Tackling Leash Aggression
It is very important, in kicking off this project, to be lavish in your reward giving, distributing treats every second while in sight of another dog. People often immediately retort, "My dog is going to get fat!" Not if you are a good owner and recognize that treats are incorporated into your dog's daily ration of food. Cut back on what is going into the bowl, knowing that tackling this behavior hurdle is top priority for the health and happiness of both you and your dog. It might take a bit of retraining yourself!
Over time, as your dog becomes increasingly comfortable looking at you, while ignoring other dogs, you will slowly decrease the number of treats given. If you are a good consistent trainer, by the end of this process you will be flipping one treat to your dog after you've passed the other dog and even sometimes simply offering a "good boy!"
Setting yourself up for success
1. When you are lazy, avoid routes with dogs! If you aren't going to be a good trainer, don't allow your dog to react--and thus unravel all the work you are doing. (It's like a smoker who picks up a cigarette again!)
2. Practice "Fido, look!" every chance you get, NOT just when faced with other dogs. Your dog must make eye contact with you for everything he wants in life: before you put his food dish on the floor, snap on his leash, open the door for him to go outdoors, between each toss during a game of fetch. This is your batting practice. The more you and your dog get in the batting cage, the more successful you'll be at the big game!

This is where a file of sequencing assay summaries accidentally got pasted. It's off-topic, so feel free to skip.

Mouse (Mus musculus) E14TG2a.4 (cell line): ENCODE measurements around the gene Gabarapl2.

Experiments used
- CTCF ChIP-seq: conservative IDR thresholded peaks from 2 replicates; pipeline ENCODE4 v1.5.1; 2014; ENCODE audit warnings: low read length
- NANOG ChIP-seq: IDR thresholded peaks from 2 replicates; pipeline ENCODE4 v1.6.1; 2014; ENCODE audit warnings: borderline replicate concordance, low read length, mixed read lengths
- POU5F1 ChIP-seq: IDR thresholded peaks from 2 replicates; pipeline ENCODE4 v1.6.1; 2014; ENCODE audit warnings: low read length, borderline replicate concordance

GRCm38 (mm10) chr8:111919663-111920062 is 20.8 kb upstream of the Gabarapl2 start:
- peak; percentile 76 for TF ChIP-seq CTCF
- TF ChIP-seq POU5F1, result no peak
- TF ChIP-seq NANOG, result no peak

3. Exercise your dog. If you have a backyard, play fetch for fifteen minutes before going on a walk. Your dog will be a bit more tired, a bit more convinced that you are cool (after tossing the ball to him), and likely to free less anxious about those other dogs.
Work hard and your training will pay off. Sitting at at outdoor café without worry that your table flies out from under your plate as Fido lunges for another dog IS possible.
NOTE: If your dog is unable to pass another dog--while being treated and without reacting--you will need to consider proximity. Establish a comfort/space threshold: approaching other dogs only to the point where your dog is comfortable, and then crossing the street or creating a visual block as you get by. Over time, you'll increase proximity. This will definitely require working with a professional.
Colleen Safford, of New York Walk & Train and Far Fetched Acres, is one of NYC's most recognized dog trainers.
The article originally appeared on DogTime.com.
Image: quinn.anya / via Flickr
The harness of a draft horse
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